Beauty, history demolished

A storm is brewing in River Oaks, centering on the possible demolition of two old theaters.

The River Oaks and Alabama theaters, masterpieces of the art deco era, are owned by Houston-based Weingarten Realty. They have been under threat of demolition for three years.

Weingarten has been criticized for its rapacious development of Houston’s commercial landscape.

UH has a significant dog in the historic preservation fight. The Gerald D. Hines School of Architecture is located within a building designed by Philip Johnson.

One of the preeminent American architects and the winner of the first Pritzker Architecture Prize, Johnson’s stamp is evident in the discipline and landscape.

Notable Johnson designs in Houston include the Williams Tower, a stunning art deco-era design glass tower in the Galleria; the Bank of America Center in downtown which features gothic points; and the Chapel of Saint Basil and academic mall at the University of St. Thomas.

These buildings are massive and iconic, making them hard to overlook or devalue. Yet, equally significant structures are in danger.

The latest insult to Houston’s history squats squarely on the intersection of West Gray and Shepherd Streets. The building, built in 1937, was a Houston historic landmark that is recognized as having national importance. It was recently demolished to make way for a square, bland shopping strip.

Weingarten has set the price of Houston’s history too low, but this may be consistent with the family’s new generation. Joseph Weingarten was responsible for the now-universal standard of business in grocery stores. His Weingarten’s stores pioneered the cash-and-carry shopping model, as well as the self-service grocery.

In the 1940s, the U.S. State Department used Weingarten’s design as an illustration of modern supermarkets to Europeans, hoping the marked differences in American and communist approaches would inhibit the European embrace of communism.

At the time of his death in 1967, the company owned more than 100 stores, and Weingarten was deeply active in humanitarian efforts in Houston and abroad.

Weingarten Realty’s numbers are languishing during these tough economic times. In a preferred stock offering in April, Weingarten, managed by the beleaguered J.P. Morgan, realized about 70 percent of its forecasted revenue in its second quarter report.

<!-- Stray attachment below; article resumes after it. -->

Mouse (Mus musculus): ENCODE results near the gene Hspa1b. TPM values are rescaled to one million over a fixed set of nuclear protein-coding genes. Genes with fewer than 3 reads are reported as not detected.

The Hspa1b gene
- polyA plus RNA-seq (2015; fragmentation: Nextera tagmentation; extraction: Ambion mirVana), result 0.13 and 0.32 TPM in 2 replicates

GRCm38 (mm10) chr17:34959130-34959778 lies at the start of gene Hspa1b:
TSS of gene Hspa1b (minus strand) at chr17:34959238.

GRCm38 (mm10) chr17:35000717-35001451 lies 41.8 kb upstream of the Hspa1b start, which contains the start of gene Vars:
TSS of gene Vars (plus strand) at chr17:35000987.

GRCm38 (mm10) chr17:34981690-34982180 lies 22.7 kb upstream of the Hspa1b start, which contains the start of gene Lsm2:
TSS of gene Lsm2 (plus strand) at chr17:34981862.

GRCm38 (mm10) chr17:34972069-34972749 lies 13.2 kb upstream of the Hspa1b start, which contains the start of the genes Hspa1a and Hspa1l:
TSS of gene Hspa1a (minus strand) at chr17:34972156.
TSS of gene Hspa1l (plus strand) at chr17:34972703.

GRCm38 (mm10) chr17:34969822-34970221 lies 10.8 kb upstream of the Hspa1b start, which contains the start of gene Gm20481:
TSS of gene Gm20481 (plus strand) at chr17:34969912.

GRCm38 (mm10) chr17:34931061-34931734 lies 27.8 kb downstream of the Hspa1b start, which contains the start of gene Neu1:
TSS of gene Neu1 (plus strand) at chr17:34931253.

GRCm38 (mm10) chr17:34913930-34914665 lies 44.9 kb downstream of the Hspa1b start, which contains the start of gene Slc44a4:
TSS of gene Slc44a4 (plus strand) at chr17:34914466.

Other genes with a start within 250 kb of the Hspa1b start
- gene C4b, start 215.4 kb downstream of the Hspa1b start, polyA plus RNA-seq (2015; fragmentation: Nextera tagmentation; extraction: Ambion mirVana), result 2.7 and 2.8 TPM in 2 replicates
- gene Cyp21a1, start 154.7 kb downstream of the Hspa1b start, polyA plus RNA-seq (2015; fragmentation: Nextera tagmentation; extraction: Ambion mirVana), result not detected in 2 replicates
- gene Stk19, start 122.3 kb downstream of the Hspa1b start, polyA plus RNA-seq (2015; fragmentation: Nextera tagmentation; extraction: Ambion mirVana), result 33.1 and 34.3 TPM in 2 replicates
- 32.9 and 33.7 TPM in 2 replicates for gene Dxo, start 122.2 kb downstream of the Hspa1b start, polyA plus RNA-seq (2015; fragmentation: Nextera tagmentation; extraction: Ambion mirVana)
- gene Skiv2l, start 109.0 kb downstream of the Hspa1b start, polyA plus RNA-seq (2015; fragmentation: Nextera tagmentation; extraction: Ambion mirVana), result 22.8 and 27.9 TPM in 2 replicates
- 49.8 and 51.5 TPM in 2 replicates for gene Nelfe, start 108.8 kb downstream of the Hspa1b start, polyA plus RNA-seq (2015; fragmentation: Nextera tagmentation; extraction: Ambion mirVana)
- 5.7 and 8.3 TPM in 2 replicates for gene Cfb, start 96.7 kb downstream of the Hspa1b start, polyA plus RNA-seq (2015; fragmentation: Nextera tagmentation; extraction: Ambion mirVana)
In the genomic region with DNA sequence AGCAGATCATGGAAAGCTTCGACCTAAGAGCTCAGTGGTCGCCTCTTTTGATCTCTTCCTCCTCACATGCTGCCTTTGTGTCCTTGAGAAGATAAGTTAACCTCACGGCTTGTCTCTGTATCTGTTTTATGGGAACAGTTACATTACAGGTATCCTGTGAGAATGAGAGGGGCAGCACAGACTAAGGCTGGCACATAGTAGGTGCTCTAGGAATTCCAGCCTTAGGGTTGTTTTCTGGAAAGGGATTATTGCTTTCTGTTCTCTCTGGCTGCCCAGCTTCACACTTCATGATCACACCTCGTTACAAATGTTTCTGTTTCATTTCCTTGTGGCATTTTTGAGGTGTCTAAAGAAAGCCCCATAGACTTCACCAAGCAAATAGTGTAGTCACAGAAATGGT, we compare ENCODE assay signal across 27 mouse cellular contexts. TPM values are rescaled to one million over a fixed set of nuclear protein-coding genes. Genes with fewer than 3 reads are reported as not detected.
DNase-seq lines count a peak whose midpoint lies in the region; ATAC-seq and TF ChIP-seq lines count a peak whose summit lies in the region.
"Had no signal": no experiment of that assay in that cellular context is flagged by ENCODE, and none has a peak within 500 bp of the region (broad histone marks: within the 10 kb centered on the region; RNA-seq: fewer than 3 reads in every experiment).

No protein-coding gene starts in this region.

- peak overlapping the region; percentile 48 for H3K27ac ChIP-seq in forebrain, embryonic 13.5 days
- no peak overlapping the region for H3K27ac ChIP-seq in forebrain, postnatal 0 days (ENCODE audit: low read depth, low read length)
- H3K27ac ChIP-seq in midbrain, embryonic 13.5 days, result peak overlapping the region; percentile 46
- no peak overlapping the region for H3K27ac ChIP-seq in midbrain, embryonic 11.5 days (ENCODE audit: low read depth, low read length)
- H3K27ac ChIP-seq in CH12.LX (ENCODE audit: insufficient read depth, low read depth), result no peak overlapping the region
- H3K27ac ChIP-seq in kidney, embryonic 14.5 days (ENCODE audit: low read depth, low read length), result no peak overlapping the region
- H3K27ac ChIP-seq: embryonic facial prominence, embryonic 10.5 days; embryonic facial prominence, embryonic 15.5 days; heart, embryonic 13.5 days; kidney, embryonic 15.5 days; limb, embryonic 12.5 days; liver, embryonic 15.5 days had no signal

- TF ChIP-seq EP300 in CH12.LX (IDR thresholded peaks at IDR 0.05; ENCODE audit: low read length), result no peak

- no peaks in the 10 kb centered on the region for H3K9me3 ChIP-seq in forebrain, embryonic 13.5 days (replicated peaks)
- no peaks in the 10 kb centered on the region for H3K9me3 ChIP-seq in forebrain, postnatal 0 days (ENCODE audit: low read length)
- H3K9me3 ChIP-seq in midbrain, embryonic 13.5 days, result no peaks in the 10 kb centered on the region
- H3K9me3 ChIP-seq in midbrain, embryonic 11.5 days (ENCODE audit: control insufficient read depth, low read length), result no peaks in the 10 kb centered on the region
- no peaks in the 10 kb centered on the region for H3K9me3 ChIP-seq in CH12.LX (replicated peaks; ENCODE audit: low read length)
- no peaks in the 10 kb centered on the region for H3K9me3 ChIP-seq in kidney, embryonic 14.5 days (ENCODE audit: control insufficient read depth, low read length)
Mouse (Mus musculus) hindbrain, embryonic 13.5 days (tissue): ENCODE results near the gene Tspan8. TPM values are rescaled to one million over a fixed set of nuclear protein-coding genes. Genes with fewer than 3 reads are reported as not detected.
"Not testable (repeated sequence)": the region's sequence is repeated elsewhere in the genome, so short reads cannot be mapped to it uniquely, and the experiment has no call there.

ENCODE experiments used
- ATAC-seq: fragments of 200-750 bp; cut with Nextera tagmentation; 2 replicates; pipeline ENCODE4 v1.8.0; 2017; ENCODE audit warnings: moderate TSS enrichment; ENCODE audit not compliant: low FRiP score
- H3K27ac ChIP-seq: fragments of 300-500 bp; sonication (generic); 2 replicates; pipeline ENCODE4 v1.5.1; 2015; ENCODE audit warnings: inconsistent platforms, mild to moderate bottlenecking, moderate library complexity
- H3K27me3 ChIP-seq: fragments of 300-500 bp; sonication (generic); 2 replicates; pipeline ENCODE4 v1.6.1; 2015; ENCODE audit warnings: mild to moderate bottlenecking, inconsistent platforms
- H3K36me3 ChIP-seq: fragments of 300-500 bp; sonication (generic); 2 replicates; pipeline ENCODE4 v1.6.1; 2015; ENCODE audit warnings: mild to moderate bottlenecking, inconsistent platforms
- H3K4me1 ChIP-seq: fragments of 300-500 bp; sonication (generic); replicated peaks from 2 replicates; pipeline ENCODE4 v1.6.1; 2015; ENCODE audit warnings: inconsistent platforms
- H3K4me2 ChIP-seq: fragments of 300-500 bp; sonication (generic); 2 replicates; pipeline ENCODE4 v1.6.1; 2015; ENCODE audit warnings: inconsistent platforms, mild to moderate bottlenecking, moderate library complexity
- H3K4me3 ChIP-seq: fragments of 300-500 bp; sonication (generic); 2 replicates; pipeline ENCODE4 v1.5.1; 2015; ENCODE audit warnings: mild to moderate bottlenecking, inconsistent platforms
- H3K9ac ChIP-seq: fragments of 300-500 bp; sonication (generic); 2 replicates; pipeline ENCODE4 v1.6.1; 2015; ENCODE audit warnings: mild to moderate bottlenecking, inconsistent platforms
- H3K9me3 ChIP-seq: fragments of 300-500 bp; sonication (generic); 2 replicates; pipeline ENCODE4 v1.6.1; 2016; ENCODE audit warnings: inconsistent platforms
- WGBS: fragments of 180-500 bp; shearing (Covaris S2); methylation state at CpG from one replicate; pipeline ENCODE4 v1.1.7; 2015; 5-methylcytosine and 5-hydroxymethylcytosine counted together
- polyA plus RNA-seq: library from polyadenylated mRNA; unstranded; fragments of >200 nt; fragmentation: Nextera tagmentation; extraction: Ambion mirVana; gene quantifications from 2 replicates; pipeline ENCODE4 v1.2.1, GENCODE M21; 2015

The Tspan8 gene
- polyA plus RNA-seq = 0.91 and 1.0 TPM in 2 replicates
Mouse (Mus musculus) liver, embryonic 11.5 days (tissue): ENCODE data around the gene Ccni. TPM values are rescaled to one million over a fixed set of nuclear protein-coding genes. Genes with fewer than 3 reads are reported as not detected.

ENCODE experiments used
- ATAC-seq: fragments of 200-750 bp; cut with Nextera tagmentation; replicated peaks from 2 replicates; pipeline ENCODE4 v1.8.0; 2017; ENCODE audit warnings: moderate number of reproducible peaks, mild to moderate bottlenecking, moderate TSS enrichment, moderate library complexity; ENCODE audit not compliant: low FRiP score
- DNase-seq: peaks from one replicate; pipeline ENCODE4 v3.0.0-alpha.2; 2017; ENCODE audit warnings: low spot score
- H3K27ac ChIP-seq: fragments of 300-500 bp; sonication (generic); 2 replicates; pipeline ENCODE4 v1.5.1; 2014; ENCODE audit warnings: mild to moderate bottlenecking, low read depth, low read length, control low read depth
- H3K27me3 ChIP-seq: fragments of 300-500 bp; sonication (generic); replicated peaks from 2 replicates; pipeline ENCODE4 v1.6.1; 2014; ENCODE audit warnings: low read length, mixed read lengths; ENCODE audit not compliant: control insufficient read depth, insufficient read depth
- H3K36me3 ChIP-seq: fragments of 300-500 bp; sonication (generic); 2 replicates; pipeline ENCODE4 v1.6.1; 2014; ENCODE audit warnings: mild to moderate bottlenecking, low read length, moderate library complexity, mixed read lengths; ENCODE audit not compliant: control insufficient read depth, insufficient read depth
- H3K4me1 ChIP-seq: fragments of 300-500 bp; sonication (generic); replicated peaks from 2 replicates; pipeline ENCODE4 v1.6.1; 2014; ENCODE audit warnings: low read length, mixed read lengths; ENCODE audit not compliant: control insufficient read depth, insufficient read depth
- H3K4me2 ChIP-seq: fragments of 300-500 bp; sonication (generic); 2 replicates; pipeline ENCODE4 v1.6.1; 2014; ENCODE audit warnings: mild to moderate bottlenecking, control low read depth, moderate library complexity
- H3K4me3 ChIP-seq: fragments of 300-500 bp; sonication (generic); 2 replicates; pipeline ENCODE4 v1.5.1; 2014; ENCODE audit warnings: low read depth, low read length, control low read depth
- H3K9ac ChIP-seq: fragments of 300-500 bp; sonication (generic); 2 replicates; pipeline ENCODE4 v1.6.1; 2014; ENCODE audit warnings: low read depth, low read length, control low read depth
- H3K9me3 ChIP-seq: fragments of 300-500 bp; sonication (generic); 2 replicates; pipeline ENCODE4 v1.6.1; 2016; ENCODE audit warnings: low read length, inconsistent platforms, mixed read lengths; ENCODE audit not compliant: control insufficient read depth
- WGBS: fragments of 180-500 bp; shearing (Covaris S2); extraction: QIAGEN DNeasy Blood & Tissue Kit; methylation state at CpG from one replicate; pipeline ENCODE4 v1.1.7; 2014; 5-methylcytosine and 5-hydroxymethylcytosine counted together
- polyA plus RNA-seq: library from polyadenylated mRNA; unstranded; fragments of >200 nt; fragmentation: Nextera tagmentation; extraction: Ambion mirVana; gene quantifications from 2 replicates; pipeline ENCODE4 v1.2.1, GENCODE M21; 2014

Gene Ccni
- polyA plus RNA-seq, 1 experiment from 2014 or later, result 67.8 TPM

As the company focuses on growth to fuel portfolio development, a lull in growth has occurred. Still, preservationists are worried about the historic theaters.

Houston’s history is valuable enough to be a priority even during economic downturns. Joseph Weingarten helped transform Houston into a booming community. His efforts, as a Jewish immigrant from Poland, made Houston the type of place that would draw the attention of a world-renowned architect such as Johnson.

The community preservation debate is not the only one of its kind in the city. Spurred by debate on the two theaters’ fates, other Houstonians are standing up to what they perceive as overdevelopment and improper development.

Concerned residents are focusing on the Afton Oaks subdivision, which is scheduled for massive construction because of Metro’s light-rail extension. Attention has also turned to the fight against a residential skyscraper in the West University area.

Unlike the Weingarten’s of old, Weingarten Realty has become Houston’s standard for robber barons. The practice of trashing community responsibility for profit is more of an Enron trademark than that of the late Joseph Weingarten. His legacy and our beautiful buildings will be missed.

Shaista Mohammed is an anthropology and communication sophomore and may be reached at [email protected]

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